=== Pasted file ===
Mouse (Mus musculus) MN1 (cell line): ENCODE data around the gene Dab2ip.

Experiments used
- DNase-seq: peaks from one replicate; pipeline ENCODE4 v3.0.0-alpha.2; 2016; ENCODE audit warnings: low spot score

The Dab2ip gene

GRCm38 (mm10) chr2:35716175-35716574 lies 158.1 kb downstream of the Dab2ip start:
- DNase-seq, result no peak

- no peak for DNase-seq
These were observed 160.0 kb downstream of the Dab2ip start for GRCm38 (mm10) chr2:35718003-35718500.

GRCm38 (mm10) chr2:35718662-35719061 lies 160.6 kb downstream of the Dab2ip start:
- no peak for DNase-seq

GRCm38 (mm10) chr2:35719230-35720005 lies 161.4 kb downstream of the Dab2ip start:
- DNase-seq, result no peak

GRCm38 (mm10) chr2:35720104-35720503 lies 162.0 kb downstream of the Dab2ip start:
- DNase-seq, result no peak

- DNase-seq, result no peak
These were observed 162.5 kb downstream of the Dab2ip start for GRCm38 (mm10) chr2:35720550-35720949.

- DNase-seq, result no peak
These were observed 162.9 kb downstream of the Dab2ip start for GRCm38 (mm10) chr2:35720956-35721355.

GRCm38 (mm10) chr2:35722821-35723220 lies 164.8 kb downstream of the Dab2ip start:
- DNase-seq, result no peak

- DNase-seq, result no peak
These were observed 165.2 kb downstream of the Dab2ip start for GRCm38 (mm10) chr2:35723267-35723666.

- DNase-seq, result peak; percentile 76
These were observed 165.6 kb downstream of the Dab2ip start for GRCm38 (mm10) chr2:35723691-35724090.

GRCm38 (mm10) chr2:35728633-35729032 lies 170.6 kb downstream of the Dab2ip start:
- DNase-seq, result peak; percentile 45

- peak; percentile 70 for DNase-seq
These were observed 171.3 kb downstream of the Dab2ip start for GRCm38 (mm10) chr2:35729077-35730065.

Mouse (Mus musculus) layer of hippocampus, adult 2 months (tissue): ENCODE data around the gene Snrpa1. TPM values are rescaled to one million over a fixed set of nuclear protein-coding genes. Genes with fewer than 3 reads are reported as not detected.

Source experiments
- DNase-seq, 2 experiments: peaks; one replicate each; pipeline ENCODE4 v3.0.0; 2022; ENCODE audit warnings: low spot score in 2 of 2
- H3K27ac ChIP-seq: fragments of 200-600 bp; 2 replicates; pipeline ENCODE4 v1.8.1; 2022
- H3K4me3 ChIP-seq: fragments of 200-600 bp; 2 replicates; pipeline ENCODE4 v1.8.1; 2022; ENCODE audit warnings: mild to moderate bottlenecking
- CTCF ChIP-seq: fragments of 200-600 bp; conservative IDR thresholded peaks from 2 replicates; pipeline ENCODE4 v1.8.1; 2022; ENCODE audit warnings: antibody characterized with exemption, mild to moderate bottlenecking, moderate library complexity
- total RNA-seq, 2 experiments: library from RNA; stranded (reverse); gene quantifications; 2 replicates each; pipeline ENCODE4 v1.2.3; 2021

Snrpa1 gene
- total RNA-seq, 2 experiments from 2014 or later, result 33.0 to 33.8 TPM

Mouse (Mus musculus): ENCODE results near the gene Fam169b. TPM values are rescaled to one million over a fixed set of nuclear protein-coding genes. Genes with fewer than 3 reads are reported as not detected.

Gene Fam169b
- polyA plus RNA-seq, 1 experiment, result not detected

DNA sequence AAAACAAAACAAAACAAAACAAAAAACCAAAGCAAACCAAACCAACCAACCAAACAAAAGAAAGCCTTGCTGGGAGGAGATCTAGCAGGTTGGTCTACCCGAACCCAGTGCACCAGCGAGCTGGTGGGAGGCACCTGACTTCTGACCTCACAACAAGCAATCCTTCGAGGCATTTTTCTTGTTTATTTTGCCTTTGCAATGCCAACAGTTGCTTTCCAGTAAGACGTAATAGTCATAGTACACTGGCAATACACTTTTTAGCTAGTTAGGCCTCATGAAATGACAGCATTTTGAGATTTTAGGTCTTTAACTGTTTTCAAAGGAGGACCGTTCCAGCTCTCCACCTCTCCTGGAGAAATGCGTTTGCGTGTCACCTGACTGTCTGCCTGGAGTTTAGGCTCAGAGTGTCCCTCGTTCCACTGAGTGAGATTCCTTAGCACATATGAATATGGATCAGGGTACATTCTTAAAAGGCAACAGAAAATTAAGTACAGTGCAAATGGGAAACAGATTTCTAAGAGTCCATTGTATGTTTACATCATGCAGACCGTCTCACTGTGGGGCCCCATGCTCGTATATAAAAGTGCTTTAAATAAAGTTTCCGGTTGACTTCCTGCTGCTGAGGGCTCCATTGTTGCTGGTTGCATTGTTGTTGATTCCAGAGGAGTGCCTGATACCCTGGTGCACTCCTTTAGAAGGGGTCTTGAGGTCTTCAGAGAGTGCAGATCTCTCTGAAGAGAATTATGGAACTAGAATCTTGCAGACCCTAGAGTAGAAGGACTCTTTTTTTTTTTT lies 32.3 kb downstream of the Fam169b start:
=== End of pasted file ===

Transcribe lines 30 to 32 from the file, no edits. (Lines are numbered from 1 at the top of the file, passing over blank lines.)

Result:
Source experiments
- DNase-seq, 2 experiments: peaks; one replicate each; pipeline ENCODE4 v3.0.0; 2022; ENCODE audit warnings: low spot score in 2 of 2
- H3K27ac ChIP-seq: fragments of 200-600 bp; 2 replicates; pipeline ENCODE4 v1.8.1; 2022